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  22. Macromolecular Pluralism.Matthew H. Slater - 2009 - Philosophy of Science 76 (5):851-863.
    Different chemical species are often cited as paradigm examples of structurally delimited natural kinds. While classificatory monism may thus seem plausible for simple molecules, it looks less attractive for complex biological macromolecules. I focus on the case of proteins that are most plausibly individuated by their functions. Is there a single, objective count of proteins? I argue that the vagaries of function individuation infect protein classification. We should be pluralists about macromolecular classification.
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  23.  26
    Species in the Age of Discordance.Matthew H. Haber - 2019 - Philosophy, Theory, and Practice in Biology 11 (21).
    Biological lineages move through time, space, and each other. As they do, they diversify, diverge, and grade away from and into one another. One result of this is genealogical discordance; i.e., the lineages of a biological entity may have different histories. We see this on numerous levels, from microbial networks, to holobionts, to population-level lineages. This paper considers how genealogical discordance impacts our study of species. More specifically, I consider this in the context of three framing questions: (1) How, if (...)
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  24. Where No Mind Has Gone Before: Exploring Laws in Distant and Lonely Worlds.Matthew H. Slater & Chris Haufe - 2009 - International Studies in the Philosophy of Science 23 (3):265-276.
    Do the laws of nature supervene on ordinary, non-nomic matters of fact? Lange's criticism of Humean supervenience (HS) plays a key role in his account of natural laws. Though we are sympathetic to his account, we remain unconvinced by his criticism. We focus on his thought experiment involving a world containing nothing but a lone proton and argue that it does not cast sufficient doubt on HS. In addition, we express some concern about locating the lawmakers in an ontology of (...)
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  25. Pluto and the Platypus: An Odd Ball and an Odd Duck — On Classificatory Norms.Matthew H. Slater - 2017 - Studies in History and Philosophy of Science Part A 61:1-10.
    Some astronomers believe that we have discovered that Pluto is not a planet. I contest this assessment. Recent discoveries of trans-Neptunian Pluto-sized objects do not require that we exclude Pluto from the planets. But the obvious alternative, that classificatory revision is a matter of arbitrary choice, is also unpalatable. I argue that this classificatory controversy — which I compare to the controversy about the classification of the platypus — illustrates how our classificatory practices are laden with normative commitments of a (...)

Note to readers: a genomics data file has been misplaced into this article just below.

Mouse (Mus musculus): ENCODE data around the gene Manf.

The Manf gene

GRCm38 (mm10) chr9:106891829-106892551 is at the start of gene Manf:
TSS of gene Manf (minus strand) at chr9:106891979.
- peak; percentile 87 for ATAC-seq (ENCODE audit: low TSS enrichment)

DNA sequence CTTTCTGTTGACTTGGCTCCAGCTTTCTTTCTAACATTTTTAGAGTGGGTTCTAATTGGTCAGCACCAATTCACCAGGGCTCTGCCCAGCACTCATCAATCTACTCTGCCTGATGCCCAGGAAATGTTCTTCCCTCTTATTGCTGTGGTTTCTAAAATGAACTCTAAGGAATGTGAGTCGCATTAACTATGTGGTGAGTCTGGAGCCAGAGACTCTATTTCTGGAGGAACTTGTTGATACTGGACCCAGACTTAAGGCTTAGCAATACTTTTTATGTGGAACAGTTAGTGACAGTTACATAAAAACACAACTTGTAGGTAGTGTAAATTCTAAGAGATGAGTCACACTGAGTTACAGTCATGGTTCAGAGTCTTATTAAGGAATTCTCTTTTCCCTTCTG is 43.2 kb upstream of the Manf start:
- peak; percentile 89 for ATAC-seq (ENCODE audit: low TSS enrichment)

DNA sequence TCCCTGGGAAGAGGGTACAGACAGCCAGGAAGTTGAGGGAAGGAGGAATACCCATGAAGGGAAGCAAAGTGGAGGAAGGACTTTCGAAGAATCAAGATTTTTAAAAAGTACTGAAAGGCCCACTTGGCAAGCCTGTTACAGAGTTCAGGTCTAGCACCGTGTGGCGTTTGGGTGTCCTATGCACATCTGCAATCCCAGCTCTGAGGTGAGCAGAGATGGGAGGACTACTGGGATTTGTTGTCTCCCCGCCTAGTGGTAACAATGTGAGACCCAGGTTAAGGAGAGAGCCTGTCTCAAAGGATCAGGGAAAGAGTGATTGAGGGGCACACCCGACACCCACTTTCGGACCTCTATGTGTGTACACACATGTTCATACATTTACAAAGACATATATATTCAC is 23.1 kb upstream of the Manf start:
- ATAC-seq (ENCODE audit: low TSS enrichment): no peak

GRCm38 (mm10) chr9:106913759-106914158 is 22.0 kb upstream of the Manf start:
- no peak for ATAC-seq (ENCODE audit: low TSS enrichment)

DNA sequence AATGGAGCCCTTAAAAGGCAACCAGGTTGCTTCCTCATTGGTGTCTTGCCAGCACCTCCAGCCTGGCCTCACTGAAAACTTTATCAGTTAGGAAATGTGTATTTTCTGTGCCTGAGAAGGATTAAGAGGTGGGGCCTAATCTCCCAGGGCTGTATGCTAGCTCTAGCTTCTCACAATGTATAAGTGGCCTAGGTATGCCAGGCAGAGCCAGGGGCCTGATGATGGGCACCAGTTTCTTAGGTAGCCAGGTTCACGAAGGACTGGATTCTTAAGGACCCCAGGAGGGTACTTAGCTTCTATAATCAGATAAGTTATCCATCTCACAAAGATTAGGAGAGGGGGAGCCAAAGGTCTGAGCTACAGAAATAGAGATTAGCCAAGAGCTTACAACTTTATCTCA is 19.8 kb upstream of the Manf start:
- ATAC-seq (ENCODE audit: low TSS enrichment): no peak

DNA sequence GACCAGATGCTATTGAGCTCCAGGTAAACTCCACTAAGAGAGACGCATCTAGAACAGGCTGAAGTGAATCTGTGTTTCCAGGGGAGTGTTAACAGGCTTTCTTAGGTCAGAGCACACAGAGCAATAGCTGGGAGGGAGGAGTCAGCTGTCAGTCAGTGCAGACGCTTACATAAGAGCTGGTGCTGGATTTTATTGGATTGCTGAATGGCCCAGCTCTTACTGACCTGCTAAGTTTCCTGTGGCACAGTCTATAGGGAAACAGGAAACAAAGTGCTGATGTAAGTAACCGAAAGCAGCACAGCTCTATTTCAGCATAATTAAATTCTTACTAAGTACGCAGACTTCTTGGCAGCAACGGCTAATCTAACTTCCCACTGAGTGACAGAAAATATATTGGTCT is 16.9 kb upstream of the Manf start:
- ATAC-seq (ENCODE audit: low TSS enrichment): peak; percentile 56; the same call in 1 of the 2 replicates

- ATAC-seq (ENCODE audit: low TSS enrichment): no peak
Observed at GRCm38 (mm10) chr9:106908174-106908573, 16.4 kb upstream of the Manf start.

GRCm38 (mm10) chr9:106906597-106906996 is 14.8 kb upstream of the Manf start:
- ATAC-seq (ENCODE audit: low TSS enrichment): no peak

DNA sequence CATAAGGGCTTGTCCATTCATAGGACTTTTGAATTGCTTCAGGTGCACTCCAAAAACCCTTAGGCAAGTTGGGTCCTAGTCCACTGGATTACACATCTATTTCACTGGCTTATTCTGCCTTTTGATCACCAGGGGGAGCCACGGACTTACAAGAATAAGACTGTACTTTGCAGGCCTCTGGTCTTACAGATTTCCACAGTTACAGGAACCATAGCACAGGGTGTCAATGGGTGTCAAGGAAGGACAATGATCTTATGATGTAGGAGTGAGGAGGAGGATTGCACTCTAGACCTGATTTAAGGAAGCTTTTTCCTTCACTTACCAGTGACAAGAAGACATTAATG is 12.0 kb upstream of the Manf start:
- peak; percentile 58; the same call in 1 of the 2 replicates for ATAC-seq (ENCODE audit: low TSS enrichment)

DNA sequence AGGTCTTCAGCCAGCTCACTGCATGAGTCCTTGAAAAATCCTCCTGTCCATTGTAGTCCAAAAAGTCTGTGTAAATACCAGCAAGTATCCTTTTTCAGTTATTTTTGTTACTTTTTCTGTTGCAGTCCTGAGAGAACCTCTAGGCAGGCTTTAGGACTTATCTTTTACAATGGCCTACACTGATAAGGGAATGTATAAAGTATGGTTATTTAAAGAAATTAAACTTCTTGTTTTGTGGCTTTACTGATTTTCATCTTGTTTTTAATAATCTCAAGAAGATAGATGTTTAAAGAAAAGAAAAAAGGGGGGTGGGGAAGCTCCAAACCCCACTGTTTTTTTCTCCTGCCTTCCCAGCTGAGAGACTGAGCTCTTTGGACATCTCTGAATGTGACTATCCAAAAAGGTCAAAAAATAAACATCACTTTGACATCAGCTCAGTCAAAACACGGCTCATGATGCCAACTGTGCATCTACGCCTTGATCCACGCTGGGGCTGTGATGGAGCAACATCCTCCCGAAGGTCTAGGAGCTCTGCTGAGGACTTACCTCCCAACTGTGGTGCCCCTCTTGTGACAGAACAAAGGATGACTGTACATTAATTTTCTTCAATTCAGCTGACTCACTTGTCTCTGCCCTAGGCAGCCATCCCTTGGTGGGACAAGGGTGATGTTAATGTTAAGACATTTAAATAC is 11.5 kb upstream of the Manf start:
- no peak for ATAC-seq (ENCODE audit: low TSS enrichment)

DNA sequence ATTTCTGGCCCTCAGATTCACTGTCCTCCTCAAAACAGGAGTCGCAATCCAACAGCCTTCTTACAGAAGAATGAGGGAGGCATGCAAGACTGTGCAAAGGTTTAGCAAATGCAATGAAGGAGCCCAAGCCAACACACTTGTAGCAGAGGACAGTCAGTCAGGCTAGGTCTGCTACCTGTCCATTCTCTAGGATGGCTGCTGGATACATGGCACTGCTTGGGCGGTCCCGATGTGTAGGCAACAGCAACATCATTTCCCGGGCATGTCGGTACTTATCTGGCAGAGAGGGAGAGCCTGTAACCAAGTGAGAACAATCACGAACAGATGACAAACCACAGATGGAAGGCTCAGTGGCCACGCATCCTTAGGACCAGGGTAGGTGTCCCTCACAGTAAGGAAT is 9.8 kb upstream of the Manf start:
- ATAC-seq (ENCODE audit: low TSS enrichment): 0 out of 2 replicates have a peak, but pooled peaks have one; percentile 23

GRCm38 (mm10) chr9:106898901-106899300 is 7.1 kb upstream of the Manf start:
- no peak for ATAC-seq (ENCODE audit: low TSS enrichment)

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  26. A Novel Exercise for Teaching the Philosophy of Science.Gary Hardcastle & Matthew H. Slater - 2014 - Philosophy of Science 81 (5):1184-1196.
    We describe a simple, flexible exercise that can be implemented in the philosophy of science classroom: students are asked to determine the contents of a closed container without opening it. This exercise has revealed itself as a useful platform from which to examine a wide range of issues in the philosophy of science and may, we suggest, even help us think about improving the public understanding of science.
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  27.  66
    Review: Muhammad Ali Khalidi's Natural Categories and Human Kinds: Classification in the Natural and Social Sciences. [REVIEW]Matthew H. Slater - 2015 - British Journal for the Philosophy of Science 66 (4):1017-1023.
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  28. Law Is the Command of the Sovereign: H. L. A. Hart Reconsidered.Andrew Stumpff Morrison - 2016 - Ratio Juris 29 (3):364-384.
    This article presents a critical reevaluation of the thesis—closely associated with H. L. A. Hart, and central to the views of most recent legal philosophers—that the idea of state coercion is not logically essential to the definition of law. The author argues that even laws governing contracts must ultimately be understood as “commands of the sovereign, backed by force.” This follows in part from recognition that the “sovereign,” defined rigorously, at the highest level of abstraction, is that person or entity (...)
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  29.  98
    Ecological Disaster & Jacques Ellul’s Theological Vision.Paul Tyson & Tan Matthew - 2012 - Solidarity: The Journal of Catholic Social Thought and Secular Ethics 2 (1):Article 3.
    This paper will focus Jacques Ellul’s insights onto the manner in which our modern technological society is deeply ingrained in the subordination of both humanity and nature to efficient use. Ellul maintains that our way of life is characterised by structural instrumentalism, which is in turn underpinned by a distorted theological outlook. The paper asserts that these aforementioned factors together form the key drivers that propel us towards environmental desolation. This paper asserts that no adequate fine tuning of our present (...)